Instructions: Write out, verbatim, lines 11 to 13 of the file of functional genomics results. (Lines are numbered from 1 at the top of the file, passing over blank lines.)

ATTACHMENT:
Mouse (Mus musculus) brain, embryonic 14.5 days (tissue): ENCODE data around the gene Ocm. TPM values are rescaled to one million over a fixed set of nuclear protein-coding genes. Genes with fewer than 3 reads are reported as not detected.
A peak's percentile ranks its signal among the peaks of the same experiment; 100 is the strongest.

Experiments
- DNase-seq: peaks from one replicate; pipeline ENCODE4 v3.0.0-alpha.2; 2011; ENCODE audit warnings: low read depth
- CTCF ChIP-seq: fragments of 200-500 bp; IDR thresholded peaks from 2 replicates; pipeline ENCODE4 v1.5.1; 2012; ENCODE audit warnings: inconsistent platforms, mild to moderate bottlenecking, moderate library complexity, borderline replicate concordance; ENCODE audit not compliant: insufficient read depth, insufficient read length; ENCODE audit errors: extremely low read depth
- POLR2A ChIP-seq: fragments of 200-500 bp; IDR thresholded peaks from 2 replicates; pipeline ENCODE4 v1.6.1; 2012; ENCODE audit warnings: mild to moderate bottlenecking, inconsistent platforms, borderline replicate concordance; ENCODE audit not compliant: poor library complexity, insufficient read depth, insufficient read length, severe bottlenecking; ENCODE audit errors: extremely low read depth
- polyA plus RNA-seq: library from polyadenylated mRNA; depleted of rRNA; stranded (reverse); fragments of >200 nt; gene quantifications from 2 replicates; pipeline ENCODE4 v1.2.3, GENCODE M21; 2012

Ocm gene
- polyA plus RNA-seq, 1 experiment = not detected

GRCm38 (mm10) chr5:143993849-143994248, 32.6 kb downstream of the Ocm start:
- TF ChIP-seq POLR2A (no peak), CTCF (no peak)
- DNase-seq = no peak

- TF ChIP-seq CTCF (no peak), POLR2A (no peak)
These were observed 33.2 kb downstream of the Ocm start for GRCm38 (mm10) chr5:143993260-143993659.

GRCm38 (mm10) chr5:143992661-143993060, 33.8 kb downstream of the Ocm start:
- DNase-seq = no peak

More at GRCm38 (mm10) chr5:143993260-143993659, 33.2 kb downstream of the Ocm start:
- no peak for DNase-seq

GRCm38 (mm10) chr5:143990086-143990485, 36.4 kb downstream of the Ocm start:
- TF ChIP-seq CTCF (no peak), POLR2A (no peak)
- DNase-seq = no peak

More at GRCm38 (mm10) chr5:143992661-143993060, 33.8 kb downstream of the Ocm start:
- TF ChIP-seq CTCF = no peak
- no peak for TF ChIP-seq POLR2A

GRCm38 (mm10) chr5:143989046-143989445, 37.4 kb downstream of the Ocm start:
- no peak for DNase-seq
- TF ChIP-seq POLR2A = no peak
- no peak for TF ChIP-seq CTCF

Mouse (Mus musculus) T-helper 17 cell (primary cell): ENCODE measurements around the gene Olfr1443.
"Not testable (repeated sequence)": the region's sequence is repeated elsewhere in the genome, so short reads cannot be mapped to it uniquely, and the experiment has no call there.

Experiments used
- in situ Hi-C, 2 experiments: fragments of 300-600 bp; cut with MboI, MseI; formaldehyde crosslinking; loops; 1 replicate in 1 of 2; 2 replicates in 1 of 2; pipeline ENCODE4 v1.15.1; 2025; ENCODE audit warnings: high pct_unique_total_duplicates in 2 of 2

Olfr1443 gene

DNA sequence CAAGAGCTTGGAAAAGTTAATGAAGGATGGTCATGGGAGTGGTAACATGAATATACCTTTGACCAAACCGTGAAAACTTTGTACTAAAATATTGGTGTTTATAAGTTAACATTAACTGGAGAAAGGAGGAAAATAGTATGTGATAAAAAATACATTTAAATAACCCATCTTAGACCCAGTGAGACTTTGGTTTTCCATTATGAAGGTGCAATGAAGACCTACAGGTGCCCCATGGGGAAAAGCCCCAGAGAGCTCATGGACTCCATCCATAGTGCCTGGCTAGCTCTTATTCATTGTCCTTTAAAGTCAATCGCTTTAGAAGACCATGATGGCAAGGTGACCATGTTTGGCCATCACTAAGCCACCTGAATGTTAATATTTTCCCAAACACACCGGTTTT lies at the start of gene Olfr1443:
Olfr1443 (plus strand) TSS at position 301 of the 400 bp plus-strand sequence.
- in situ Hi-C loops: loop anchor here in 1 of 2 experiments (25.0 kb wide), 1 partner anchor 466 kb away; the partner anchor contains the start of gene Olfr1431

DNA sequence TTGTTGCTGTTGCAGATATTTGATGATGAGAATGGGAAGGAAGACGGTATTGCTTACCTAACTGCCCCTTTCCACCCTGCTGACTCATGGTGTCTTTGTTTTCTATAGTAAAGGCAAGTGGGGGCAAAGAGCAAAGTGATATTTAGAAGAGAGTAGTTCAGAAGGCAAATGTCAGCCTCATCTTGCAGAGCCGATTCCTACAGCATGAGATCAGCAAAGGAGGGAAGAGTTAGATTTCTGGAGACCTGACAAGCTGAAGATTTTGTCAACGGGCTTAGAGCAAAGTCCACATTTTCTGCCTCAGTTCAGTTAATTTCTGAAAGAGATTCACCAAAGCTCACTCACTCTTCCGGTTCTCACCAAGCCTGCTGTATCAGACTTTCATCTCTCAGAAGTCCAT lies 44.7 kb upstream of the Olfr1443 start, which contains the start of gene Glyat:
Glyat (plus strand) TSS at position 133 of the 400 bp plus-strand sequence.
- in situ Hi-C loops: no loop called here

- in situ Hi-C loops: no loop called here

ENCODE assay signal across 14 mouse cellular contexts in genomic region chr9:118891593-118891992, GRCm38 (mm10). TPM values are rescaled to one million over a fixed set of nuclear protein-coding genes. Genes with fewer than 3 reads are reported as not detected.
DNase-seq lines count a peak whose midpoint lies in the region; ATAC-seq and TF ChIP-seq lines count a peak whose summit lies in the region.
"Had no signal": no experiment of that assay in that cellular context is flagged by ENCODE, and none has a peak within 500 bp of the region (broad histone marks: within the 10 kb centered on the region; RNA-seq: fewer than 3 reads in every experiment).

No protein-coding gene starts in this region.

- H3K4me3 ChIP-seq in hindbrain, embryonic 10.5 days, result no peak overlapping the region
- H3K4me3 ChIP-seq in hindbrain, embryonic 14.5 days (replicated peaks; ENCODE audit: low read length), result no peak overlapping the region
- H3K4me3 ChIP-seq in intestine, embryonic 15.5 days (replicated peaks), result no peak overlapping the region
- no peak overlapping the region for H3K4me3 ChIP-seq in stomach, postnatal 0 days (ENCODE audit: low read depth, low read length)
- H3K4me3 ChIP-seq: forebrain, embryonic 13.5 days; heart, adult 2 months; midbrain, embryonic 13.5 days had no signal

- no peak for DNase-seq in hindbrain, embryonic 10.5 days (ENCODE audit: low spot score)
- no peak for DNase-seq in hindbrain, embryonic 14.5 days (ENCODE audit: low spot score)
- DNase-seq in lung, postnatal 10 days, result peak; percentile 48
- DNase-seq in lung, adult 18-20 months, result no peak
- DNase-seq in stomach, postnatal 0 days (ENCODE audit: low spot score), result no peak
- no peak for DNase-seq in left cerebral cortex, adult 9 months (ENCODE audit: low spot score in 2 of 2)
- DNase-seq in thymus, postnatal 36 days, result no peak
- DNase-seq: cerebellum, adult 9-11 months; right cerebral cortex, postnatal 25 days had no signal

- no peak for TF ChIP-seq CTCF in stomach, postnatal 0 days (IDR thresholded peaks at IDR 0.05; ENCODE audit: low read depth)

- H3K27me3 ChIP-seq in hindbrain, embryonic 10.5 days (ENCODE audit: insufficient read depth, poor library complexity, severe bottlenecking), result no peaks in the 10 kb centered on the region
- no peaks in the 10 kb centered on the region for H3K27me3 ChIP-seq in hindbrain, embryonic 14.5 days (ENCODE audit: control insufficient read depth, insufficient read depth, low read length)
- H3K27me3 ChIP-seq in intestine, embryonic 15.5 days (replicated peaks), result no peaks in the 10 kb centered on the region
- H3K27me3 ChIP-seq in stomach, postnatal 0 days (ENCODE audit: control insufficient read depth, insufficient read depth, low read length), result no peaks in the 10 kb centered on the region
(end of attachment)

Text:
- TF ChIP-seq POLR2A (no peak), CTCF (no peak)
- DNase-seq = no peak

- TF ChIP-seq CTCF (no peak), POLR2A (no peak)